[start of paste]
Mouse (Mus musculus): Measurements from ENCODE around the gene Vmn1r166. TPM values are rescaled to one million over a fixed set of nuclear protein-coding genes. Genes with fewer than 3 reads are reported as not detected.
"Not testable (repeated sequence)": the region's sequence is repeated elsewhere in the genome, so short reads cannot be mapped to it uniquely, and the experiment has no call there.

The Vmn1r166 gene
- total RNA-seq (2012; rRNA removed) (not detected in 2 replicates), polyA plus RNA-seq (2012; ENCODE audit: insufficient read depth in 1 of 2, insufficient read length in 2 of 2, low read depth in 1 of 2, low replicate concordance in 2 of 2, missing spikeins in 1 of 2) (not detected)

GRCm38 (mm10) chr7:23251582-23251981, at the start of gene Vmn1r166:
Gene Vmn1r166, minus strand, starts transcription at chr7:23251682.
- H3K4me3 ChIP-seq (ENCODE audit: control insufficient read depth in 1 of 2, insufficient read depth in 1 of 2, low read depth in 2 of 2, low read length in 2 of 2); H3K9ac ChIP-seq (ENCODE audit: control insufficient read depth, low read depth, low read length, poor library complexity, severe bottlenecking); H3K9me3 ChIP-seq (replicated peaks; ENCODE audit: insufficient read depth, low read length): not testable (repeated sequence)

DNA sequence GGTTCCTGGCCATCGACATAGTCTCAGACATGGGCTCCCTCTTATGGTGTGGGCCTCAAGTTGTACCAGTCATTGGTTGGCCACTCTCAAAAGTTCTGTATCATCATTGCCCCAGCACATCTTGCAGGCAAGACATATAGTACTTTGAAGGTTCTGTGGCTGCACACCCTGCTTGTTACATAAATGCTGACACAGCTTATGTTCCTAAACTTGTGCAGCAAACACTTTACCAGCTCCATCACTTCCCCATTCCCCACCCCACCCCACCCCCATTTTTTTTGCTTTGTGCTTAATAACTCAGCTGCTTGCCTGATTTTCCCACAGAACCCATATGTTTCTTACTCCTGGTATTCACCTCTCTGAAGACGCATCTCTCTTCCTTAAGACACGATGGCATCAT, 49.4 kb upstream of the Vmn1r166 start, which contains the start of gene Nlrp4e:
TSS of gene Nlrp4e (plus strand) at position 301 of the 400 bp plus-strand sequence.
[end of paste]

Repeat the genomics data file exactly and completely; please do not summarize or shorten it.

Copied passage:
Mouse (Mus musculus): Measurements from ENCODE around the gene Vmn1r166. TPM values are rescaled to one million over a fixed set of nuclear protein-coding genes. Genes with fewer than 3 reads are reported as not detected.
"Not testable (repeated sequence)": the region's sequence is repeated elsewhere in the genome, so short reads cannot be mapped to it uniquely, and the experiment has no call there.

The Vmn1r166 gene
- total RNA-seq (2012; rRNA removed) (not detected in 2 replicates), polyA plus RNA-seq (2012; ENCODE audit: insufficient read depth in 1 of 2, insufficient read length in 2 of 2, low read depth in 1 of 2, low replicate concordance in 2 of 2, missing spikeins in 1 of 2) (not detected)

GRCm38 (mm10) chr7:23251582-23251981, at the start of gene Vmn1r166:
Gene Vmn1r166, minus strand, starts transcription at chr7:23251682.
- H3K4me3 ChIP-seq (ENCODE audit: control insufficient read depth in 1 of 2, insufficient read depth in 1 of 2, low read depth in 2 of 2, low read length in 2 of 2); H3K9ac ChIP-seq (ENCODE audit: control insufficient read depth, low read depth, low read length, poor library complexity, severe bottlenecking); H3K9me3 ChIP-seq (replicated peaks; ENCODE audit: insufficient read depth, low read length): not testable (repeated sequence)

DNA sequence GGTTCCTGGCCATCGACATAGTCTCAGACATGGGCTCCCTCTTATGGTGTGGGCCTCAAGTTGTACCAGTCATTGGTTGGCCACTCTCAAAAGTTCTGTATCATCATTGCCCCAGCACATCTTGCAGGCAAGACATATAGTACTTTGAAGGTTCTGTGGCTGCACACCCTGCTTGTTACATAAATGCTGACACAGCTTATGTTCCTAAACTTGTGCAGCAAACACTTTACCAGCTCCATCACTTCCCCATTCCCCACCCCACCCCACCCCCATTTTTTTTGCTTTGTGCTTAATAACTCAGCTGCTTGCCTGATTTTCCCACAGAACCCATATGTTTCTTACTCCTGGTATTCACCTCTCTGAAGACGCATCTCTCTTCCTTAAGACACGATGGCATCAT, 49.4 kb upstream of the Vmn1r166 start, which contains the start of gene Nlrp4e:
TSS of gene Nlrp4e (plus strand) at position 301 of the 400 bp plus-strand sequence.